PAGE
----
Concerned that he was being perceived as a bully, TV Host David Letterman recently volunteered to stop his persistent fat jokes about New Jersey Gov. Chris Christie. Letterman’s biting humor is nothing new, but when the charge of bullying was raised he backed off.
To be fair, Letterman has not been alone in targeting Christie. Other comedians, political pundits, and average Americans have also derided Christie’s size.
Politicians are accustomed to being the butt of jokes – Christie even mentioned it when he announced Tuesday his decision not to run for president — but did the Christie fat bashing cross the line?
The criticism has nothing to do with whether you are or are not a supporter of Gov. Christie. And let’s be real, Chris Christie is a tough, centered guy, who can withstand whatever is dished out. But what do these fat jokes say about us – about our tastes, our values, our society?
As we observe National Bullying Awareness Month, and we ask our children and our schools to prevent bullying, we ought to take a hard look at ourselves too. Are we promoting bullying by repeating and laughing at fat jokes? Are we encouraging bullying by scornful and sarcastic remarks that we make about gays and others? Are we a party to bullying when we don’t step in and say something when we observe it? Are we allowing bullying to fester when we don’t report it to the school?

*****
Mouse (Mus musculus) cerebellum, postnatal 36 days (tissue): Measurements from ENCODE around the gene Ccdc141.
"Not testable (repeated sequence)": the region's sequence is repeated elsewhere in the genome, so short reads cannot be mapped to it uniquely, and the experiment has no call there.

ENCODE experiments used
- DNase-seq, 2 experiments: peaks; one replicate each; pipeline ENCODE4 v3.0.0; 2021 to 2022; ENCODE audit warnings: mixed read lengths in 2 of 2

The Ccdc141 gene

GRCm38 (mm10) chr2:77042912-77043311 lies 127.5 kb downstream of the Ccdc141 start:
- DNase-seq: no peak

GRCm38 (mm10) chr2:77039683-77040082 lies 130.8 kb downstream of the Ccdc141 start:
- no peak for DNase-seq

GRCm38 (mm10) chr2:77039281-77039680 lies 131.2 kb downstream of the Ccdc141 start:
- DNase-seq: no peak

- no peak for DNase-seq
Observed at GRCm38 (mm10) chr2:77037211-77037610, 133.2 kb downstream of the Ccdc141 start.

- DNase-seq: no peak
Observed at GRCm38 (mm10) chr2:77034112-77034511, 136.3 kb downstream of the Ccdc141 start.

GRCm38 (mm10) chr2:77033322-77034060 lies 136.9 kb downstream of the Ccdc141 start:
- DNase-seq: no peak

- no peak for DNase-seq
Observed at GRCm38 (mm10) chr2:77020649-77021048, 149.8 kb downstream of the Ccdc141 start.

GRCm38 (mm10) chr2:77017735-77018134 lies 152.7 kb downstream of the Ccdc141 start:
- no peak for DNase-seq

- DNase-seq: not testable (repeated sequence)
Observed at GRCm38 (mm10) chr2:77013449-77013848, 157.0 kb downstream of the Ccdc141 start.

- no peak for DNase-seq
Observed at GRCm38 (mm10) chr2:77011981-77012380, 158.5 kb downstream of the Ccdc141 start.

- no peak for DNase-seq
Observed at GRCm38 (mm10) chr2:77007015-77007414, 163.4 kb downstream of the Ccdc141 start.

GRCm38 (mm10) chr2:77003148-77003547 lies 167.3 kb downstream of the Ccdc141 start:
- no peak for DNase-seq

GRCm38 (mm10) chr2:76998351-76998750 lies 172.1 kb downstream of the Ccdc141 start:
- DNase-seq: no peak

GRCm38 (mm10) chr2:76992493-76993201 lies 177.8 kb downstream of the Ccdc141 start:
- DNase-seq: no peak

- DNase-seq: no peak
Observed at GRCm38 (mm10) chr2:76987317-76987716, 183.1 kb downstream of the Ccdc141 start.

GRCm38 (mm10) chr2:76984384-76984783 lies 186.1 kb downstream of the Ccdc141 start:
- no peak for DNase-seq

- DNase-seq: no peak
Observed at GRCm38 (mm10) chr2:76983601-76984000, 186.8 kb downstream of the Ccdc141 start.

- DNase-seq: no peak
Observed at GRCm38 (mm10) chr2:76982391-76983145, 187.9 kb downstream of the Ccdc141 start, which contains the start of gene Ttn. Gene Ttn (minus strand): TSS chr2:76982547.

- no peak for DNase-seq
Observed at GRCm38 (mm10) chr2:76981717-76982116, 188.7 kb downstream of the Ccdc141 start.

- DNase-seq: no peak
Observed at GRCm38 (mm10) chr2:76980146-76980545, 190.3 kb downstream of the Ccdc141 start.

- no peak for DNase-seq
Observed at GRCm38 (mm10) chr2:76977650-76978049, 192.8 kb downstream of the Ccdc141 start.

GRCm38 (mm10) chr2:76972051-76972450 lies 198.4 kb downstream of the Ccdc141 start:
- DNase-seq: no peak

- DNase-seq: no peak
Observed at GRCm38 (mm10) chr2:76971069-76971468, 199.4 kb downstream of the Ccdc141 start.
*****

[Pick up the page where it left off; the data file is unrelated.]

We know that youngsters learn what they live, and that children, even at a very young age, hear much more than we think they do. They are also very adept at picking up non-verbal cues. What messages are we sending our children? Are we tacitly encouraging them to be bullies?
Most children who are bullied are not as resilient as Chris Christie. When asked about his weight, his standard answer is: “I eat too much.” And few doubt that he is fully capable of destroying the bullies – if he wanted to. Youngsters who are bullied may develop anxiety about seeing the perpetrators at school and elsewhere. Their school performance may be affected and they may shun other activities. They may become depressed, and sadly some even take their own lives as 14-year-old Jamey Rodemeyer recently did.
Parents, teachers, and school administrators need to be vigilant about bullying. We need to talk to children about both being bullied and about being bullies. But first and foremost, we should be role models for kindness, caring, and understanding.
Current and prospective laws against bullying may be too simplistic to solve the problem. Aren’t we as adults essentially responsible for bullying? The prevention of bullying begins with all of us examining our words and our behavior.